“The increasing erosions had jolted our lives, with farm lands narrowing each year due to larger and longer floods in recent decades,” Sinh said.
He said at least 50ha of farm land had been washed away by floods over two decades.
A staff member of An Nhien Farm plants a bush species in the middle of bamboo walls on the riverbank of Thu Bon. — VNS Photo Cong Thanh
Concrete walls had been built to strengthen the village’s riverbanks, but erosion dug deeply into the soil at the bottom of the wall, severely damaging the structure.
Dao said concrete structure cannot defend a riverbank against long-term attacks of water.
That is why Dao chose organic materials like bamboo, logs and sandbags to anchor the green dyke.
“We divided the work into different sections, and each section connects to the other with plant layers. It’s the way a forest grows, and we just learnt how to build it from nature,” Dao said.
She said the green dyke development also involved the community, as they acknowledged the importance of riverbank protection.
A collection of 200 flora species have been raised at An Nhien Farm’s sapling garden to create sustainable supply for the green dykes.
Bamboo is grown in Triem Tay Village of Quang Nam Province. It creates rural scenery and wind-proof for villages in storm. — VNS Photo Cong Thanh
Nguyen Thi Phuc Hoa, an expert in disaster and risk management, said An Nhien Farm’s green structure wall was a good example of a long term resilience solution to climate change.
She said the nature-based dyke will be an option for climate change-affected coastal areas in the future, as people learn to live with what were once regarded as disasters.
“Mangrove can live in brackish water and it can protect riverbanks from erosion during heavy floods and high tide. The forest-built dyke is based on the natural rule that flora can survive disaster,” Hoa said.
Hoa said Quang Nam Province had been boosting the development of mangrove forests and seeking sustainable ways of protecting the long coast line and wetland areas from forecast bigger disasters in the future.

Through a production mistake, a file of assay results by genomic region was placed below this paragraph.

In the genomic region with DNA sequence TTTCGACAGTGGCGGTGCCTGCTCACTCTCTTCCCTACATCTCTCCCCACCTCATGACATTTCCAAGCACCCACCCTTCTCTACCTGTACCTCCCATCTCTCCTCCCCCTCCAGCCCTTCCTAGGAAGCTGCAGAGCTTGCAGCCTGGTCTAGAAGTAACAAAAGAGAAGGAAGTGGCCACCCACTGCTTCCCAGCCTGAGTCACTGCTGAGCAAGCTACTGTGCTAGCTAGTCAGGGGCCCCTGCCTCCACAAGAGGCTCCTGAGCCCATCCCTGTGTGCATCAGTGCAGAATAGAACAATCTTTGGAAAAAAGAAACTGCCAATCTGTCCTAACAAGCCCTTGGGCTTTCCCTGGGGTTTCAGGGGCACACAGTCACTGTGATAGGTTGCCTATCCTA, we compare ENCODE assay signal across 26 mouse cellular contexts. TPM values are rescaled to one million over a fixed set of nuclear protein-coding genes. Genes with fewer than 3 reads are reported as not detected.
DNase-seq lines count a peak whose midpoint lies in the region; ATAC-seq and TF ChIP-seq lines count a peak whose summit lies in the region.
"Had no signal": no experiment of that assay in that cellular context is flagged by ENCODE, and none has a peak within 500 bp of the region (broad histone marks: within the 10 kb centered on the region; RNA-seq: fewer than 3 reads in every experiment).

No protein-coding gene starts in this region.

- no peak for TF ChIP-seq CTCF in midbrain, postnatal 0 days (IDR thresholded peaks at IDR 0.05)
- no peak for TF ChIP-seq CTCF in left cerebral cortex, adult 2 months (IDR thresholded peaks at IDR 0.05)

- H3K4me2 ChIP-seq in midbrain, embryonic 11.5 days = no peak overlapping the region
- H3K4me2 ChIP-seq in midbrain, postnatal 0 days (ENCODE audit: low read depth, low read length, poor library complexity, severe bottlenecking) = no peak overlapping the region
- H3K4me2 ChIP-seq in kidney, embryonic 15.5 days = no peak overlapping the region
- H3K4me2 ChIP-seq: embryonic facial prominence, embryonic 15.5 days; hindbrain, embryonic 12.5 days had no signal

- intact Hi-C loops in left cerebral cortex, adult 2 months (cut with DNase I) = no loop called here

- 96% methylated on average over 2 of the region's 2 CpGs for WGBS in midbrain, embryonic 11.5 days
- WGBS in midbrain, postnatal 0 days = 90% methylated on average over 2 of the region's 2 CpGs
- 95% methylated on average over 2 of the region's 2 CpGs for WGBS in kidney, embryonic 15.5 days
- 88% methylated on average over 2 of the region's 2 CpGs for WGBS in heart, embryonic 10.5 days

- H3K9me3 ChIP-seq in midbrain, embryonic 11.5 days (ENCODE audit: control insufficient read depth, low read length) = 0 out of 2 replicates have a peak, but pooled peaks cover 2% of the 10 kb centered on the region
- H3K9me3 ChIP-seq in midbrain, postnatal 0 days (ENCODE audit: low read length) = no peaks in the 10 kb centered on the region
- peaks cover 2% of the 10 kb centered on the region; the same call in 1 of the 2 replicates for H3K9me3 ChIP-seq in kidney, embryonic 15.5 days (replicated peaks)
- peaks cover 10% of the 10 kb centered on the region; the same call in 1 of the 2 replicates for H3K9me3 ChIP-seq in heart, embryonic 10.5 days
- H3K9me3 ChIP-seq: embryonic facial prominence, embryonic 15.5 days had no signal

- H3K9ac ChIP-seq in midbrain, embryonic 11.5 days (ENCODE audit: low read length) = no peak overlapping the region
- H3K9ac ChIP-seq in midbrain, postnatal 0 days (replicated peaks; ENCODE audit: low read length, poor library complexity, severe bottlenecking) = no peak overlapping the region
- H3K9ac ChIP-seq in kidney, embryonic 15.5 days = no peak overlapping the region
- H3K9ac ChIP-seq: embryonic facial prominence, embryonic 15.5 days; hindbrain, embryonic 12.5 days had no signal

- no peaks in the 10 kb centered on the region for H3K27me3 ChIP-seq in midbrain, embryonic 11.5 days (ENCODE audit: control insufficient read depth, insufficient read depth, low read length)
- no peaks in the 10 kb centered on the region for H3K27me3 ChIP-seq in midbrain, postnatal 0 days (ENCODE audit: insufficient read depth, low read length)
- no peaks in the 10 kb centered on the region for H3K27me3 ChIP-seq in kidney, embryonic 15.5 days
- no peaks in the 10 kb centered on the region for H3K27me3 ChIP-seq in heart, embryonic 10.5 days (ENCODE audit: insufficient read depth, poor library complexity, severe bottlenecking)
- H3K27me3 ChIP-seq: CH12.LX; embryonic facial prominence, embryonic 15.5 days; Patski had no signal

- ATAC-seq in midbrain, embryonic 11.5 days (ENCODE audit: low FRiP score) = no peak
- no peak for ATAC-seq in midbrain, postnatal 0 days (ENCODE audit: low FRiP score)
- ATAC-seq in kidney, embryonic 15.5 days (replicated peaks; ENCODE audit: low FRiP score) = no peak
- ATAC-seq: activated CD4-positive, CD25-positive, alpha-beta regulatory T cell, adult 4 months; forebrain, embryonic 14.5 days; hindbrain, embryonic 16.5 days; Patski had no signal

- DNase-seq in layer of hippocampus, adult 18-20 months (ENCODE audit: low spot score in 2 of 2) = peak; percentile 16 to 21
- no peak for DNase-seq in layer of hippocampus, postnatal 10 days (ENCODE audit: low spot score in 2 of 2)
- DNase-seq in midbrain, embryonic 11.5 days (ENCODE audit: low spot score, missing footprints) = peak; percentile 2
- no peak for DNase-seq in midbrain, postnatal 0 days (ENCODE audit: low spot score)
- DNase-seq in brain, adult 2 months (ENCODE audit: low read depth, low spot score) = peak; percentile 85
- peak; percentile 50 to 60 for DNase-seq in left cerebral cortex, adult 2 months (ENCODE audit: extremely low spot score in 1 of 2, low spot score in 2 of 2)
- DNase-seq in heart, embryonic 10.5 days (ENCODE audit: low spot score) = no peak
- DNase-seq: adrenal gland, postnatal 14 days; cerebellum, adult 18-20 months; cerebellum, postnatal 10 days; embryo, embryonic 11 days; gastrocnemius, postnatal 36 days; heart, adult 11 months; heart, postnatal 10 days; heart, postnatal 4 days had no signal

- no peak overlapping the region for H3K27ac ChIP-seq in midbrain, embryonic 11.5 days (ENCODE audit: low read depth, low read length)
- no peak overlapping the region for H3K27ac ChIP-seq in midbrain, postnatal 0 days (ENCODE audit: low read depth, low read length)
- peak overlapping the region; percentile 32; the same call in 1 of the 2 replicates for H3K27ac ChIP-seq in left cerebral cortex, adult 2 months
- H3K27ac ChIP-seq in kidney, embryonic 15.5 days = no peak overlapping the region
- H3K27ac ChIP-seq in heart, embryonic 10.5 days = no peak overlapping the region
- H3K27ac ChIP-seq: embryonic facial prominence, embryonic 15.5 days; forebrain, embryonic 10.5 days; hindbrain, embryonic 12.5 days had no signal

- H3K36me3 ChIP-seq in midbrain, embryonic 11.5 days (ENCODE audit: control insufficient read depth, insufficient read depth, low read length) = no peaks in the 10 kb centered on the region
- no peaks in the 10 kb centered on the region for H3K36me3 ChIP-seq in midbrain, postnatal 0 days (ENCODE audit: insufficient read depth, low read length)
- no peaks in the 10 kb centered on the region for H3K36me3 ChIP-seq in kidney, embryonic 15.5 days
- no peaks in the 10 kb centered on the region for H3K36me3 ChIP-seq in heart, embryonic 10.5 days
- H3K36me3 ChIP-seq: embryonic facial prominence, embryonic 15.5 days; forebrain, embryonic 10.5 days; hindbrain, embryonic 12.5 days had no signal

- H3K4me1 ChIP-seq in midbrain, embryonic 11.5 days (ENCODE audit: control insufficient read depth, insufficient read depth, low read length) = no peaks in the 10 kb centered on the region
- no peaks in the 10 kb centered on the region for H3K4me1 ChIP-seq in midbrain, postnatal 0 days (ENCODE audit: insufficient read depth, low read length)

Bamboo, mangrove, native grass and bushes are used to build a nature-based wall to protect riverbanks on An Nhien Farm, near Hoi An City. — VNS Photo Cong Thanh
The administration of ancient Hoi An City has been applying the green dyke solution for the worst eroded sections of the riverbank.
Nguyen The Hung, vice chairman of Hoi An City’s people’s committee, said the An Nhien Farm green dyke was seen as an effective and sustainable protection measure for the city’s riverbanks.
Hung said the city, in co-operation with the An Nhien Farm, began building a 700m green dyke section in connection with the farm’s already-built 250m soft dyke.
“We learned from the experience of An Nhien’s unprotected mangrove layer destroyed during the 2017 flood, so we set rock walls on the outside to protect the newly grown mangrove from damage. Mangrove needs to grow strong as it can protect the inner layers of the grass, bushes and soil dyke,” Hung said.
“The city plans to set up more green dyke sections to protect the most vulnerable eroded areas in Cam Kim and Cam Nam villages along the Thu Bon River,” he said, adding that the green dyke costs only a third of a concrete dyke.
Local grass is used to create roots for the log anchor structure on the body of the soil dyke. Photo courtesy An Nhien Farm
Hung said the green dyke would help reduce the speed of high tide waves on the riverbanks, while roots retain alluvia to reinforce the base of the soil dyke.
He said Hoi An City had been seeking green and sustainable solutions to preserve the city and its landscape as an UNECO-recognised world heritage site.
“Hoi An’s old quarter and its river system is closely linked with the world biosphere of the Cham Islands, and sustainable preservation will be top priority of the city,” he added.
Mastermind of the green dyke Dao said she hoped the solution would help Triem Tay Village’s dyke stand strong through future floods, and prevent erosion in the future.
“I keep growing more flood resistant plants for the long development of green riverbank protection in the most vulnerable sites in coastal areas in central Vietnam. Please, behave tenderly towards nature, and we should learn to live with disaster softly,” she said.